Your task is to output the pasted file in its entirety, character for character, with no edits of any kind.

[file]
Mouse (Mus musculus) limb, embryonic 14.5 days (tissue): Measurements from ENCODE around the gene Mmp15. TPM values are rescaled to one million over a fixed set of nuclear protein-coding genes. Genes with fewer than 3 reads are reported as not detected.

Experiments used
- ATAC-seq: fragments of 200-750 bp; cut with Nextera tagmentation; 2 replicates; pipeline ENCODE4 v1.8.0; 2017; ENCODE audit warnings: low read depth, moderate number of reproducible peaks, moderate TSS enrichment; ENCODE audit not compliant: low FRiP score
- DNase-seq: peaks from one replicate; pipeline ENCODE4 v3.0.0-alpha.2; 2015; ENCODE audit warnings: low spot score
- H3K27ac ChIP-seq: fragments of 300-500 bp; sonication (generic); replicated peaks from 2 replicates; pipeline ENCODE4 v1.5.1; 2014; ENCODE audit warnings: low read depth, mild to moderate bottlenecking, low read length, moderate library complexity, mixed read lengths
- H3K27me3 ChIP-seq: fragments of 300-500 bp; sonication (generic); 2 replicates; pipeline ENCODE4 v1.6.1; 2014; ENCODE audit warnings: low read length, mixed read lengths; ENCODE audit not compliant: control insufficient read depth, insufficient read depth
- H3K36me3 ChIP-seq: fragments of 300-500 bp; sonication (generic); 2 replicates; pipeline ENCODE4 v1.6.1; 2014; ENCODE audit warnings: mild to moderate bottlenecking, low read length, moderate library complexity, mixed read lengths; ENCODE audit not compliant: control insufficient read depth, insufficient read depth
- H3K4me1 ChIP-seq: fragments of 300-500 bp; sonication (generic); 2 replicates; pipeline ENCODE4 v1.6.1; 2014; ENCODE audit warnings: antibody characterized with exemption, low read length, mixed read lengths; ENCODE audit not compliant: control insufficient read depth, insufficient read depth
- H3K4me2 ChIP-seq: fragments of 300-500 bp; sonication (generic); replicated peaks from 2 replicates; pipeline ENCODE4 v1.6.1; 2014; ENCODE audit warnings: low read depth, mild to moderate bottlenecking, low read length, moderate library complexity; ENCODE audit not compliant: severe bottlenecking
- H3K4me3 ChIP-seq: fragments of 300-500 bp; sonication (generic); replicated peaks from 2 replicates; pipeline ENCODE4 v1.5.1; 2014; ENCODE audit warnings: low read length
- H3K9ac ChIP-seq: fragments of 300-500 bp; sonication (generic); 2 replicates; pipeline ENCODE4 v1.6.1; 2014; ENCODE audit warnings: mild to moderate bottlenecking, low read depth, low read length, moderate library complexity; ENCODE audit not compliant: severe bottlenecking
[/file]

Mouse (Mus musculus) limb, embryonic 14.5 days (tissue): Measurements from ENCODE around the gene Mmp15. TPM values are rescaled to one million over a fixed set of nuclear protein-coding genes. Genes with fewer than 3 reads are reported as not detected.

Experiments used
- ATAC-seq: fragments of 200-750 bp; cut with Nextera tagmentation; 2 replicates; pipeline ENCODE4 v1.8.0; 2017; ENCODE audit warnings: low read depth, moderate number of reproducible peaks, moderate TSS enrichment; ENCODE audit not compliant: low FRiP score
- DNase-seq: peaks from one replicate; pipeline ENCODE4 v3.0.0-alpha.2; 2015; ENCODE audit warnings: low spot score
- H3K27ac ChIP-seq: fragments of 300-500 bp; sonication (generic); replicated peaks from 2 replicates; pipeline ENCODE4 v1.5.1; 2014; ENCODE audit warnings: low read depth, mild to moderate bottlenecking, low read length, moderate library complexity, mixed read lengths
- H3K27me3 ChIP-seq: fragments of 300-500 bp; sonication (generic); 2 replicates; pipeline ENCODE4 v1.6.1; 2014; ENCODE audit warnings: low read length, mixed read lengths; ENCODE audit not compliant: control insufficient read depth, insufficient read depth
- H3K36me3 ChIP-seq: fragments of 300-500 bp; sonication (generic); 2 replicates; pipeline ENCODE4 v1.6.1; 2014; ENCODE audit warnings: mild to moderate bottlenecking, low read length, moderate library complexity, mixed read lengths; ENCODE audit not compliant: control insufficient read depth, insufficient read depth
- H3K4me1 ChIP-seq: fragments of 300-500 bp; sonication (generic); 2 replicates; pipeline ENCODE4 v1.6.1; 2014; ENCODE audit warnings: antibody characterized with exemption, low read length, mixed read lengths; ENCODE audit not compliant: control insufficient read depth, insufficient read depth
- H3K4me2 ChIP-seq: fragments of 300-500 bp; sonication (generic); replicated peaks from 2 replicates; pipeline ENCODE4 v1.6.1; 2014; ENCODE audit warnings: low read depth, mild to moderate bottlenecking, low read length, moderate library complexity; ENCODE audit not compliant: severe bottlenecking
- H3K4me3 ChIP-seq: fragments of 300-500 bp; sonication (generic); replicated peaks from 2 replicates; pipeline ENCODE4 v1.5.1; 2014; ENCODE audit warnings: low read length
- H3K9ac ChIP-seq: fragments of 300-500 bp; sonication (generic); 2 replicates; pipeline ENCODE4 v1.6.1; 2014; ENCODE audit warnings: mild to moderate bottlenecking, low read depth, low read length, moderate library complexity; ENCODE audit not compliant: severe bottlenecking